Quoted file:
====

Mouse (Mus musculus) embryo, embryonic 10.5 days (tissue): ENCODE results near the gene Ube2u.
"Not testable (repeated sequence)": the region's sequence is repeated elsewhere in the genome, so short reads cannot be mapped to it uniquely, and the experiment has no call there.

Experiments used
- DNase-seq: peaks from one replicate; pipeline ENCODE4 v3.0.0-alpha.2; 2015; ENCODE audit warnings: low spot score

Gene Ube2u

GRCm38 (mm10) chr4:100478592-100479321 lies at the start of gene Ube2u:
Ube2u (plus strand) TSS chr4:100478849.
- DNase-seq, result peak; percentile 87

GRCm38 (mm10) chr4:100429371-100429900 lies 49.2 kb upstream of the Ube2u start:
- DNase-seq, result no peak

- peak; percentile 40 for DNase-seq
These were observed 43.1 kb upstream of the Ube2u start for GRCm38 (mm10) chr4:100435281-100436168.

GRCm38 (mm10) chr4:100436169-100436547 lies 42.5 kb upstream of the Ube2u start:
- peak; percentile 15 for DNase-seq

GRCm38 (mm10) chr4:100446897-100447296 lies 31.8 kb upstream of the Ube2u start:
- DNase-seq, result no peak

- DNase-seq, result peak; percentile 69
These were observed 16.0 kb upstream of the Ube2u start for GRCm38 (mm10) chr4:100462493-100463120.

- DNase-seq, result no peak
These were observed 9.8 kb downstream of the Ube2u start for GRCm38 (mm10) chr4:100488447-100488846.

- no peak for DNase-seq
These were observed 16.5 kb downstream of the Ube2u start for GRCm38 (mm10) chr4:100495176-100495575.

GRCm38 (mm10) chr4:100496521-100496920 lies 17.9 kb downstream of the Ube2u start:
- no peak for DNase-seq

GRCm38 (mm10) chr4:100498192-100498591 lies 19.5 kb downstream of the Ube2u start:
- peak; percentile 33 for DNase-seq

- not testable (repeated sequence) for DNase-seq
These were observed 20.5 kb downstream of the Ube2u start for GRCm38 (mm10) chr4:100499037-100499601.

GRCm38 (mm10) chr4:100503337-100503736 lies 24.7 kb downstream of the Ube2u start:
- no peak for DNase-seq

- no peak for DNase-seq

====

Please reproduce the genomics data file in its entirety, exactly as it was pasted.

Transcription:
Mouse (Mus musculus) embryo, embryonic 10.5 days (tissue): ENCODE results near the gene Ube2u.
"Not testable (repeated sequence)": the region's sequence is repeated elsewhere in the genome, so short reads cannot be mapped to it uniquely, and the experiment has no call there.

Experiments used
- DNase-seq: peaks from one replicate; pipeline ENCODE4 v3.0.0-alpha.2; 2015; ENCODE audit warnings: low spot score

Gene Ube2u

GRCm38 (mm10) chr4:100478592-100479321 lies at the start of gene Ube2u:
Ube2u (plus strand) TSS chr4:100478849.
- DNase-seq, result peak; percentile 87

GRCm38 (mm10) chr4:100429371-100429900 lies 49.2 kb upstream of the Ube2u start:
- DNase-seq, result no peak

- peak; percentile 40 for DNase-seq
These were observed 43.1 kb upstream of the Ube2u start for GRCm38 (mm10) chr4:100435281-100436168.

GRCm38 (mm10) chr4:100436169-100436547 lies 42.5 kb upstream of the Ube2u start:
- peak; percentile 15 for DNase-seq

GRCm38 (mm10) chr4:100446897-100447296 lies 31.8 kb upstream of the Ube2u start:
- DNase-seq, result no peak

- DNase-seq, result peak; percentile 69
These were observed 16.0 kb upstream of the Ube2u start for GRCm38 (mm10) chr4:100462493-100463120.

- DNase-seq, result no peak
These were observed 9.8 kb downstream of the Ube2u start for GRCm38 (mm10) chr4:100488447-100488846.

- no peak for DNase-seq
These were observed 16.5 kb downstream of the Ube2u start for GRCm38 (mm10) chr4:100495176-100495575.

GRCm38 (mm10) chr4:100496521-100496920 lies 17.9 kb downstream of the Ube2u start:
- no peak for DNase-seq

GRCm38 (mm10) chr4:100498192-100498591 lies 19.5 kb downstream of the Ube2u start:
- peak; percentile 33 for DNase-seq

- not testable (repeated sequence) for DNase-seq
These were observed 20.5 kb downstream of the Ube2u start for GRCm38 (mm10) chr4:100499037-100499601.

GRCm38 (mm10) chr4:100503337-100503736 lies 24.7 kb downstream of the Ube2u start:
- no peak for DNase-seq

- no peak for DNase-seq